It seems to me that beauty is one subject that we rarely talk about in an honest way. We might exclaim: “What a handsome man!” or “Oh-my-” when a particularly striking creature moves into a room. However, serious talk about male beauty is often shrouded in platitudes, such as “It’s in the eye of the beholder” or presented as a false dichotomy between beauty and brains. Why are we so uncomfortable with the subject?
Maybe it’s because it’s seen as a cruel gene lottery: you’ve got it or you don’t. Worse still, it’s perceived as a marker of self worth. And to doubt is to fail. If you are asking yourself whether you’ve ‘got it’, you already don’t. Welcome to the deep dark hole of doom. Luckily, life is more complex than that. And yet, if a person’s self-esteem is shot, he might very well hold up this flow chart of despair as a true mirror of his self.
What is beauty?
Let’s agree from the outset that beauty encompasses more than pleasing facial features or six-pack abs. Let’s also agree not to fall into a trap of lying to ourselves about how outer beauty doesn’t matter. The smoking hot guy who turned your head at the coffee shop did not entrap you with his beautiful soul and good sense of humour. I mean, you saw him for a few seconds and neither of you spoke. And if outer beauty matters to you, it matters to others too.
Beauty is just one branch of aesthetics, the other two are art and taste. When we talk about people, the concept may include “inner beauty” and “outer beauty”. What that means is:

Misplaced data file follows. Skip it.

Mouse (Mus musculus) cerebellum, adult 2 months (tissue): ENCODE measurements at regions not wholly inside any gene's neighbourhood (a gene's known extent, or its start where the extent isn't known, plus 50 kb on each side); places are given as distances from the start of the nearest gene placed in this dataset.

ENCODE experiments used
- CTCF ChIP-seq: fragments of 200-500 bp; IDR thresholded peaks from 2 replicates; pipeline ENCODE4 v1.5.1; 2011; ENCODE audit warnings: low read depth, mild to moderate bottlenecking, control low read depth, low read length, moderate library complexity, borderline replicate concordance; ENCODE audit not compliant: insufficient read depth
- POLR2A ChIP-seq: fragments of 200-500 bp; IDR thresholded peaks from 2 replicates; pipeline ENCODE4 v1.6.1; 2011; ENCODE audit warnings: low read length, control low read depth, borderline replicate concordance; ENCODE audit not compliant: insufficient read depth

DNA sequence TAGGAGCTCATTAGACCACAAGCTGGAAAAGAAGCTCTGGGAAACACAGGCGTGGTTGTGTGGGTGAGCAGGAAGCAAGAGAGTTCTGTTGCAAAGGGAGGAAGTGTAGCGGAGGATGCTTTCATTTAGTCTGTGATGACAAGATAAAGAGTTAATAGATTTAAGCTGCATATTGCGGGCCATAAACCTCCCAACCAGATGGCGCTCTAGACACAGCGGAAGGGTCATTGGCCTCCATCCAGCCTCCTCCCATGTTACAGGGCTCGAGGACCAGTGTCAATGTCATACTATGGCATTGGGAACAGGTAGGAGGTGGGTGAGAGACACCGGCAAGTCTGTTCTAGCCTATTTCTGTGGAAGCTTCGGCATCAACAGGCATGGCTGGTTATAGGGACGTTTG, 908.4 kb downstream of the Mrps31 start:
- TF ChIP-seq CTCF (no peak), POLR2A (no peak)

1) In people we look for aesthetic enjoyment rather than mere beauty.
2) We believe that enjoyment can be contributed to by inner qualities, such as charm.
What makes a beautiful man?
Physical features or your genetic inheritance
A lot of this has to do with having the right proportions. Conceptions of male beauty will vary geographically, for example the Japanese love bishounen/biseinen – boyish, waifish and effeminate men. They will also vary over time. Some men will largely conform to the prevailing standard of beauty, some will not conform, most will fall somewhere in the middle.
How to: play to your strengths by emphasising the features that you like. Know and accept the features that you don’t like but don’t agonise over them. There is a golden middle between never looking at yourself in the mirror and actively searching for flaws before you’ve even had your first coffee of the day.
If you’ve been dealt a look that doesn’t conform to the current standards of beauty at all, you might as well spend less thought on your features and focus on other aspects of beauty. Therefore I present to you…
The marriage of art and taste. Skin wrinkles and hair falls out with age but style doesn’t deteriorate, it evolves. It is also an aspect of beauty that can be learned and honed. When wielded properly, it has the power to enhance or diminish individual features. Furthermore, it can project your inner qualities – charm, sex appeal, confidence – outwards. Finally, it can be a form of art. While not everyone will have the time and inclination to take it that far, creating and maintaining your personal style needn’t be difficult or time consuming.
How to: there are many websites and articles dedicated to style that can help you learn about what you like. Allow your personality and taste lead the way. Fashions change but good style does not devalue. What you’re aiming for is not to look trendy but to look well put together.